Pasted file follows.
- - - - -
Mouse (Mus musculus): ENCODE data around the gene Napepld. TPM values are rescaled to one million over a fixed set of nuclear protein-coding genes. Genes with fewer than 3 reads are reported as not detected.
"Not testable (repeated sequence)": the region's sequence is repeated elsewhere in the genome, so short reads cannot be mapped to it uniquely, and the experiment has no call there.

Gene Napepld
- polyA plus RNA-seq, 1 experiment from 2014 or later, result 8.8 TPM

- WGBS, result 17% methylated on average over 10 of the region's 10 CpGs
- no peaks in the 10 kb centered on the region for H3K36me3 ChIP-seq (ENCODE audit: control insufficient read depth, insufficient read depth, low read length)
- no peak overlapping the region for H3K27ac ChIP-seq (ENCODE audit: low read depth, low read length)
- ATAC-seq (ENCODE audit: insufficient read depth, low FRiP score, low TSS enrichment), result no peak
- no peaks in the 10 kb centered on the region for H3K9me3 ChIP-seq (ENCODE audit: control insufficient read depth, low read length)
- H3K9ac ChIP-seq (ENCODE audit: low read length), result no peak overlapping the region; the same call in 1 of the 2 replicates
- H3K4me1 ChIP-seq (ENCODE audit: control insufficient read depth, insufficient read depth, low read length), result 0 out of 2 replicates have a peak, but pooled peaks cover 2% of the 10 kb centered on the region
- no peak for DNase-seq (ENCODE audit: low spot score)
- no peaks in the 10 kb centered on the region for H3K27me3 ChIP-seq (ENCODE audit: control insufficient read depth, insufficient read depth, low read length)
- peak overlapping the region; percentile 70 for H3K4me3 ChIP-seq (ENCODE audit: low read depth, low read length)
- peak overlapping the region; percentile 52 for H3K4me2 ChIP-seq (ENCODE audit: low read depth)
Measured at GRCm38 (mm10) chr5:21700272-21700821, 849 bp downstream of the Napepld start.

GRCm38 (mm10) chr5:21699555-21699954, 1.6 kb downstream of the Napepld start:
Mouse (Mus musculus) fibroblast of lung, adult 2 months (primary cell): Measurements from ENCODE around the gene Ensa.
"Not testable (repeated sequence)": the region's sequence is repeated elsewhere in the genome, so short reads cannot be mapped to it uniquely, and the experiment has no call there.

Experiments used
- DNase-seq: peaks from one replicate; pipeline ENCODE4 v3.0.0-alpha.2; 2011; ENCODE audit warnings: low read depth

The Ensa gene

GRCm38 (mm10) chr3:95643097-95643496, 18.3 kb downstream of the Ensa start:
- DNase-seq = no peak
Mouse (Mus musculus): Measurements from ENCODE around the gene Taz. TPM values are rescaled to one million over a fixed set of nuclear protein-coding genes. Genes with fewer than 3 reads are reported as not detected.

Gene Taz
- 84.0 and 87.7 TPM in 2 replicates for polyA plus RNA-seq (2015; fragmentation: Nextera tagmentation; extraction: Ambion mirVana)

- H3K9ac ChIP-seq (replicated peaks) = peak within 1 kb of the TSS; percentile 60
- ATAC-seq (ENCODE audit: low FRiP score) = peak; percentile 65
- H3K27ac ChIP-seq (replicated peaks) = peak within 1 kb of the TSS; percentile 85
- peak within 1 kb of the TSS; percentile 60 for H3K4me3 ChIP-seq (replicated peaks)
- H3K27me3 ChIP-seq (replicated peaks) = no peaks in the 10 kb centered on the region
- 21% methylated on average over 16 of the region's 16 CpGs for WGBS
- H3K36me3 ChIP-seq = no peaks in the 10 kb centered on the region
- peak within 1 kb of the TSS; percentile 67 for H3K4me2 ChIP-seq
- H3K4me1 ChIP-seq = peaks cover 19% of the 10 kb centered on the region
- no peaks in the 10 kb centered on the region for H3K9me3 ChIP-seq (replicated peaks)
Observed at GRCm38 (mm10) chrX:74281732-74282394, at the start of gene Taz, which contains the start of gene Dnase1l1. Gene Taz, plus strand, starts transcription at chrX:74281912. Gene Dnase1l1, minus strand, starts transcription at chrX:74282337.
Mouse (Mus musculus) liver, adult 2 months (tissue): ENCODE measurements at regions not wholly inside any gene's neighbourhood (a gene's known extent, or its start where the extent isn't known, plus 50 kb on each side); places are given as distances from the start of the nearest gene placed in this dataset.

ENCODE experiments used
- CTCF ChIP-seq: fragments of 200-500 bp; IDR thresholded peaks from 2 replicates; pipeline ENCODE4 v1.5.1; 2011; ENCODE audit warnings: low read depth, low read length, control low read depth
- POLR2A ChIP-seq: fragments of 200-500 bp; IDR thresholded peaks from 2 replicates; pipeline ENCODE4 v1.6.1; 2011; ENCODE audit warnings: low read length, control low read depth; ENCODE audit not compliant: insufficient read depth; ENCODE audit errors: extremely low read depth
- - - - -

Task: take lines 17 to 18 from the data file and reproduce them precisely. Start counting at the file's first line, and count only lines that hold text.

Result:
GRCm38 (mm10) chr5:21699555-21699954, 1.6 kb downstream of the Napepld start:
Mouse (Mus musculus) fibroblast of lung, adult 2 months (primary cell): Measurements from ENCODE around the gene Ensa.